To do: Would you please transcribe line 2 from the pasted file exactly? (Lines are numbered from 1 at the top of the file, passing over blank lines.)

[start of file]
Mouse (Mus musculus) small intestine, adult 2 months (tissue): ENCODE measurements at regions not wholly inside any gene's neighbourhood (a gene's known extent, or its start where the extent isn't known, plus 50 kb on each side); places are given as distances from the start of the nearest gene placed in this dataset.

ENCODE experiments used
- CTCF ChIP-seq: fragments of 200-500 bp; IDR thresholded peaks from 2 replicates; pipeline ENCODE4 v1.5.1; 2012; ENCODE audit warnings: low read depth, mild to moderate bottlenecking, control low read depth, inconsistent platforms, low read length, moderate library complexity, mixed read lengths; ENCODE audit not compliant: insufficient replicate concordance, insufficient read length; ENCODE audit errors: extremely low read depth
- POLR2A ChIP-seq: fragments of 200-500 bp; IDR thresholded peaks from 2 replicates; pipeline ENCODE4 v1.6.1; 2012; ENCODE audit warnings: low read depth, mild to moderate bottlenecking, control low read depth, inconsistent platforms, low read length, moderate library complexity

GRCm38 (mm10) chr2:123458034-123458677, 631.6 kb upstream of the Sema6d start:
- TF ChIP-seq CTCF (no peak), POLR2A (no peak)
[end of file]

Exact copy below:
ENCODE experiments used